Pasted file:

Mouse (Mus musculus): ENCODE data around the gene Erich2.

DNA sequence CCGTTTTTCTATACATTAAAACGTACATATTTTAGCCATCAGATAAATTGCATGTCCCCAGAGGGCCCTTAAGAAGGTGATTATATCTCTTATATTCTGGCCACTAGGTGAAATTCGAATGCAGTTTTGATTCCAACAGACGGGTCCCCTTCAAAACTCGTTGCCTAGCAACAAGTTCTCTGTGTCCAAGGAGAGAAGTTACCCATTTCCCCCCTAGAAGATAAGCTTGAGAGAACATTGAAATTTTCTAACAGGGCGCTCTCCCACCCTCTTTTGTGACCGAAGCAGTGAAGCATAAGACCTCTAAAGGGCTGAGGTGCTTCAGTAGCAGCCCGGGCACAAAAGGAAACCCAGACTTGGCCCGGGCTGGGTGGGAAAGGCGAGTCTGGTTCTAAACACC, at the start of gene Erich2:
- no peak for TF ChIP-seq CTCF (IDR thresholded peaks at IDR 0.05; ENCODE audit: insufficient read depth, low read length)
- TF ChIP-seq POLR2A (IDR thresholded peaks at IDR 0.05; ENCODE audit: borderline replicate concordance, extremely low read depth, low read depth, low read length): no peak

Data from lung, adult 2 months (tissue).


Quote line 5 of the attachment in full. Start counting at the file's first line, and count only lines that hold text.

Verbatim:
Data from lung, adult 2 months (tissue).